some finitely greedy emulation (r-emulation) contains its upper shift
|<=k.
These two independent ideas - one to make things explicitly finite,
the other to push things up to HUGE - are combined below.
EMULATION THEORY
OUTLINE
1. INTRODUCTION.
2. INFINITE EMULATION.
2.1. MAXIMAL EMULATION IN Q[0,1]^k.
http://www.cs.nyu.edu/pipermail/fom/2016-October/020107.html
2.1.1. TRANSLATION.
http://www.cs.nyu.edu/pipermail/fom/2016-October/020107.html
2.1.2. EMBEDDING.
http://www.cs.nyu.edu/pipermail/fom/2016-October/020137.html
2.2. STEP MAXIMAL EMULATION IN Q^k.
http://www.cs.nyu.edu/pipermail/fom/2016-November/020170.html
2.3. GREEDY EMULATION IN Q^k.
here
2.4. UP GREEDY EMULATION IN Q^k.
here
3. FINITE EMULATION.
here
1. INTRODUCTION
After informal discussion with metaphors, the Introduction leads with
the implicitly Pi01 statement
MED/1. For finite subsets of Q[0,1]^3, some maximal emulation is drop
equivalent from (1,1/2,1/3) to (1/2,1/3,1/3).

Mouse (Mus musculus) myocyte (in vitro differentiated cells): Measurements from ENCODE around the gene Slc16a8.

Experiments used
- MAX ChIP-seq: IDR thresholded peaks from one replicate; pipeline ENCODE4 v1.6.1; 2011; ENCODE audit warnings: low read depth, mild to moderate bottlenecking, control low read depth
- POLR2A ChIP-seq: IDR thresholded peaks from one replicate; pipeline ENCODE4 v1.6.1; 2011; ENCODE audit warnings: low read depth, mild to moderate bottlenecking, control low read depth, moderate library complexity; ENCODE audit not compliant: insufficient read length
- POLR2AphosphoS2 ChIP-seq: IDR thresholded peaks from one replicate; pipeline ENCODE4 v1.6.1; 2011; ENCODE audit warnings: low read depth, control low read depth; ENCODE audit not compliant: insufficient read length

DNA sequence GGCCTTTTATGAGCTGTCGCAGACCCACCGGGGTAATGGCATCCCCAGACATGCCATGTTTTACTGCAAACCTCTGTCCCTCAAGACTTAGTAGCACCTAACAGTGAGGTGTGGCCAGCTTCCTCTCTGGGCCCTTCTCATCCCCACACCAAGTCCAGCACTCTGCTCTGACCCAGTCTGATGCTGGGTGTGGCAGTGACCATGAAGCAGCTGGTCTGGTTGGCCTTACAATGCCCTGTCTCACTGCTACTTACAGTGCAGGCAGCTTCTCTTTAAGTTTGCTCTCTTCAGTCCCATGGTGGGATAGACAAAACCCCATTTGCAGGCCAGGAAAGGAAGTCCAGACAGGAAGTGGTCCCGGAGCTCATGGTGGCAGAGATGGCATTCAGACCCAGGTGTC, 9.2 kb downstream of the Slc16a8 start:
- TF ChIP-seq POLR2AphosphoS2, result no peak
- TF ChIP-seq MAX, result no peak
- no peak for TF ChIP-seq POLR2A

provable in SRP, and elaborates on this, saying in dimension 3, with
r-emulation and other 3-tuples, culminating in a complete
characterization of what finite sets of pairs of 3-tuples can be used.
It is conjectured that the stronger statements in 3 dimensions are
independent of ZFC.
2. INFINITE EMULATION
2.1. MAXIMAL EMULATION IN Q[0,1]^k
The Lead is implicitly Pi01 and reads
MED/?. For For finite subsets of Q[0,1]^3, some maximal emulation is
drop equivalent from (1,1/2,...,1/k) to (1/2,...,1/k,1/k).
which is equivalent to Con(SRP) over WKL_0. This is put in section
2.1.1. Elaborations as in the Introduction are given in section 2.1.1.
These are special cases of translation equivalence for lines and
boxes. Translation equivalence for lines and boxes are addressed in
some generality, but the treatment still falls short of a complete
characterization as we have for drop equivalence. The drop equivalence
can also be viewed as a special case of embeddings, which are treated